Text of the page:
I've been invited to speak as one of the panelists in a colloquium entitled "Violence: The American Tradition?" coming up in a little more than a week. I am still working out what it is that I want to say. My co-panelists are a historian and an artist, and we are each expected to address the question in a discipline-specific manner. Of course, I should be very good at this, since the stereotype of the deconstructionist is one who does nothing but "violence" to texts, to ideas, to culture, to all that is sacred and holy and pure...
[This is me chuckling.]
I think I'm going to use the fable by 17th C. poet and fabulist Jean de La Fontaine called "The Wolf and the Lamb." (It's a short poem, so you should click on the link and read it yourself. If you're familiar with Jacques Derrida's Rogues, you will remember that he also uses this fable to talk about democratic power/sovereignty.) The fable begins: "The strong are always best at proving they're right." La Fontaine goes on to recount the "trial and judgment" of a prey before its predator. In any other context, the arguments of Fontaine’s wolf concerning why he must devour the lamb would be, no doubt, humorous. We all assume, after all, that “power” and "violence" in the animal kingdom do not require justification. However, Derrida employs the fable to demonstrate a particularly democratic concept of power or sovereignty, in which the “law of giving reason(s)” and giving them in a universal medium (like language or law) works to mask the brute force of the strongest. To provide reasons or justifications for power/violence is always already to compromise it by subjecting it to rules of discourse, to a code of law, to concepts. But, Derrida suggests, democracy requires these compromises, despite the fact that in the end-- that is, to the lamb--they make no more justificatory sense for (politically) sovereign powers than they do for Fontaine’s (natural) brute. They are just as much disingenuousness and dissimulation. Hence, the aporia of democratic sovereignty.
At least since the introduction of liberal-democratic theory during the Enlightenment, the concept of political sovereignty has existed as a kind of specter of pure power, which is to say it has never existed or fully presented itself at all. This is a well-rehearsed theme among postcolonial theorists: those states that purport to represent liberal political ideals still resort to violence and brute force, in the name of those same ideals, to sustain themselves and (more often) to prosper. (The paramount case may be the French colonial program mission civilisatrice, or “civilizing mission,” which the ostensibly liberal French Republic used to justify the violent “repression”—in both the psychoanalytical and political sense—of its colonial dependencies.) The fact that they do so under the auspices of modernity’s most enlightened and “reasonable” political form—and we should hear in this all of the deliberative resonances that democracy entails—does not exempt them from opting in favor of the violent power that is constitutive of that political form.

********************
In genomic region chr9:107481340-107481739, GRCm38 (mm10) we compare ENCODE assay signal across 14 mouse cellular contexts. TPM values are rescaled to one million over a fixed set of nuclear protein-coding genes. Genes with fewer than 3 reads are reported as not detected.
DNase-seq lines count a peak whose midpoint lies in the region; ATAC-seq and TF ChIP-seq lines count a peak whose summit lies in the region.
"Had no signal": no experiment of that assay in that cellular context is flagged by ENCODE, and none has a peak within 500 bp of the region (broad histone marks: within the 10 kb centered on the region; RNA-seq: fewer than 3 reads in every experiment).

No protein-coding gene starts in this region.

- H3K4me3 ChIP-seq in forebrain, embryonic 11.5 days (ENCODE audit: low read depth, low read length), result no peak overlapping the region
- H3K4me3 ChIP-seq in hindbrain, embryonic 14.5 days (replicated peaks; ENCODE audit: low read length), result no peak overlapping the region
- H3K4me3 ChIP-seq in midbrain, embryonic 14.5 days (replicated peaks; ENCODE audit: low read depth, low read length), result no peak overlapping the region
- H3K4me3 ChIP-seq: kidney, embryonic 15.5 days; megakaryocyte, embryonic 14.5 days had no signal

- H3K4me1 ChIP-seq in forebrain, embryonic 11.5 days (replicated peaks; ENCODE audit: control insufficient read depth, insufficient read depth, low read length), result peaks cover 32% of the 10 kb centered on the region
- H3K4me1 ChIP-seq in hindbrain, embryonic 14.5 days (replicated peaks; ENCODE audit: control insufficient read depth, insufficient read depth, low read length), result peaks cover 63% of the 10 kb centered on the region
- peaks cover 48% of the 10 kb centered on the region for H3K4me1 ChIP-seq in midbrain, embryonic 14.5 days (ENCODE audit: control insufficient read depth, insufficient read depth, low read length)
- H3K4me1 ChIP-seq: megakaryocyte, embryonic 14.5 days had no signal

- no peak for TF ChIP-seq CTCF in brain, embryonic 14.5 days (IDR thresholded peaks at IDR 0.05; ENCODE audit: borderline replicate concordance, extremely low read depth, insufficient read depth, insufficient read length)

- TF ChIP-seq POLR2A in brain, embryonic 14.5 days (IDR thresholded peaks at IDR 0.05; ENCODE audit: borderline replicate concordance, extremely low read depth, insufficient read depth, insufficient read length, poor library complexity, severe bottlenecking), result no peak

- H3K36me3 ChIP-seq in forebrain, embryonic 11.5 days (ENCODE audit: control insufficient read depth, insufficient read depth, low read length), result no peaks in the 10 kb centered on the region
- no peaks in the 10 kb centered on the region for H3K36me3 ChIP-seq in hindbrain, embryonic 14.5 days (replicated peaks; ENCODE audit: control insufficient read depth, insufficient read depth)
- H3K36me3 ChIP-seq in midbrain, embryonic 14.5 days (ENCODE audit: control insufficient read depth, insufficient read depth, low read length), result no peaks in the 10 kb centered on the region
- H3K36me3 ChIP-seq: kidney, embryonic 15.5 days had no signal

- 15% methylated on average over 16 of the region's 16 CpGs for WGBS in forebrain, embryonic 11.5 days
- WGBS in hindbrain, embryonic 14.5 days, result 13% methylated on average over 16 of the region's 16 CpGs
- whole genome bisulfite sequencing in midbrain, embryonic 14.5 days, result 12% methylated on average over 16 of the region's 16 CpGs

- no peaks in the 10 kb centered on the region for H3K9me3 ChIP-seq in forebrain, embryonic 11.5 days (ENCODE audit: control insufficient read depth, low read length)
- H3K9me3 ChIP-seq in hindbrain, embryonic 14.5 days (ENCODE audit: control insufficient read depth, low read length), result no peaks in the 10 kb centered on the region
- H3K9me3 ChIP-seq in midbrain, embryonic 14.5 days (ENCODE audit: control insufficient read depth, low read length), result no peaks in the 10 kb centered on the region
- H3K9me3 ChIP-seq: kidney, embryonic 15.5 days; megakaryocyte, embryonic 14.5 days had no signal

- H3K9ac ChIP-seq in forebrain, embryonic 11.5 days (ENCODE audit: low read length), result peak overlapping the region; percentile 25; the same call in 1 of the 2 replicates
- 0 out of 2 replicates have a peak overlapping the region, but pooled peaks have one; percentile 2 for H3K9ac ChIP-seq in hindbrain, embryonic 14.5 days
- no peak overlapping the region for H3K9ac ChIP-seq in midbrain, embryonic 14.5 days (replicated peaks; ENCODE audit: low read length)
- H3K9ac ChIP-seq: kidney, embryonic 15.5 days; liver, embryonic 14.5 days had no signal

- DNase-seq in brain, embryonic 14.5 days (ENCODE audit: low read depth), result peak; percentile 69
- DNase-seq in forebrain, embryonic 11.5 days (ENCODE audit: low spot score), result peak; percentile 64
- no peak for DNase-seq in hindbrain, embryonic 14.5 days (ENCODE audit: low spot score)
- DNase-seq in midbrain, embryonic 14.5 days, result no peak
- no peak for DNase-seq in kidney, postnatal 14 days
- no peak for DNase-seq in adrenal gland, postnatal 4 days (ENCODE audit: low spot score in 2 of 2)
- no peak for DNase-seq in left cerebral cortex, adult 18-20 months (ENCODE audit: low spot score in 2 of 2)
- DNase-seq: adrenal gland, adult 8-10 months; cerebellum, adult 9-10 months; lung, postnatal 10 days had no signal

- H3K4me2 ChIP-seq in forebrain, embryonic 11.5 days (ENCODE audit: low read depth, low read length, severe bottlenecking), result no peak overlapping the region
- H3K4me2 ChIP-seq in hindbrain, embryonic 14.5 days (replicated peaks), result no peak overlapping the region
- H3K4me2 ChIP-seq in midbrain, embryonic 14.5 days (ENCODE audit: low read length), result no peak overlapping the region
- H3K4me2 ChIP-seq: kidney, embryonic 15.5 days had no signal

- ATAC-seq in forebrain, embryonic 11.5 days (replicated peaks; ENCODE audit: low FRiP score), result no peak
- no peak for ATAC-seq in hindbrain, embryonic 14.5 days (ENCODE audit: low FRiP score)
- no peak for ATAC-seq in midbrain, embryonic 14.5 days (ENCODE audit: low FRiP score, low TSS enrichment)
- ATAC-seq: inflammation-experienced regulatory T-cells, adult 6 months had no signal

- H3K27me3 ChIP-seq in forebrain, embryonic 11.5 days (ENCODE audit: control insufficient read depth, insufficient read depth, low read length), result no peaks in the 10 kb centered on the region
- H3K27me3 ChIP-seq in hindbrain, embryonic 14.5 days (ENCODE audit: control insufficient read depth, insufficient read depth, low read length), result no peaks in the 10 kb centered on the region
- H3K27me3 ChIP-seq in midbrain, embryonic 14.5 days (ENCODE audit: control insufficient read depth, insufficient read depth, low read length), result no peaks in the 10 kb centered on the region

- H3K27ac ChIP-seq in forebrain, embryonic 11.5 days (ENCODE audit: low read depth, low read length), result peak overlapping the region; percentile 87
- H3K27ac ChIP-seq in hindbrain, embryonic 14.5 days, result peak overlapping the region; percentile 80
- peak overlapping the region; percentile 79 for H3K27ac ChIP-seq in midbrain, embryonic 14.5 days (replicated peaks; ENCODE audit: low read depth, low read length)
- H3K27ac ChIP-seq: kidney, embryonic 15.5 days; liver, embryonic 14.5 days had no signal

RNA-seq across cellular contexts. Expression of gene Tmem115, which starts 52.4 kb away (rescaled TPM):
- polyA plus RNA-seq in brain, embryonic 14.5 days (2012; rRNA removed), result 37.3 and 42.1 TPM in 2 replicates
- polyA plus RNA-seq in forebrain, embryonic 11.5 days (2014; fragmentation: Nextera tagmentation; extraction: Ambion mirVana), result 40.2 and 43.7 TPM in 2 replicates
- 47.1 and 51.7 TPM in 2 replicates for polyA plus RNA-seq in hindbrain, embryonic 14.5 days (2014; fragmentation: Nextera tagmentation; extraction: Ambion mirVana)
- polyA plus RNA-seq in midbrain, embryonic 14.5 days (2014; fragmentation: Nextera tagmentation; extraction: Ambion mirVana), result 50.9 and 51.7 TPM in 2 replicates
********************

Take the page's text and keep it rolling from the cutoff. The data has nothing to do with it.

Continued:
The “reason of the strongest,” then, turns out not to be the “strongest reason” but, as in Fontaine’s fable, the reason that the strong deploy to safeguard their strength. That is, “the strong are best at proving their right” not because the strong are always the most right, but because in the realm of trial and judgment, where rights are measured, the strong are best at wielding their powers of proof. “Pure sovereignty” does not exist, Derrida claims in Rogues, because “it is always in the process if autoimmunizing itself, of betraying itself by betraying the democracy that nonetheless can never do without it.” The moment one speaks in favor of democracy—which is required above all of the democrat—when one gives reasons to or for democratic power or violence, “democracy” is compromised and its internally-motivated destabilization and self-destruction is activated by this unavoidable aporia.
Derrida’s point is not simply to illustrate a "bad" form of democracy. In order for actual democracies to be effective, to generate, sustain and enforce a system of law that can secure "democracy," they need power--and often violent power-- within their ranks. They need what Derrida calls the cracy of the demos, which is most often manifest in the same kind of justificatory narrative that Fonataine's wolf provides, that is, in giving reasons for the right to one's might. In every democracy, this requires the emergence of a kind of preeminent sovereign force--a spokesperson, a statesman, a President-- that can represent and protect "democracy” as such. Such a force, necessary but indispensable, will inevitably betray and threaten the democratic order at every turn, but s/he will also keep it secure.
There's a lot more to say here, obviously, but my intuition is to answer the implied question of the colloquium ("Is violence the American tradition?") affirmatively. Only with this caveat: it is an "American" tradition because it is a constitutive part of the "democratic" tradition. It may be most pronounced in America because we are no longer bothered by (if we ever were) the tensions and auto-deconstructive tendencies inherent in our political form. We're like Fontaine's wolf.
And we're living in a world of lambs.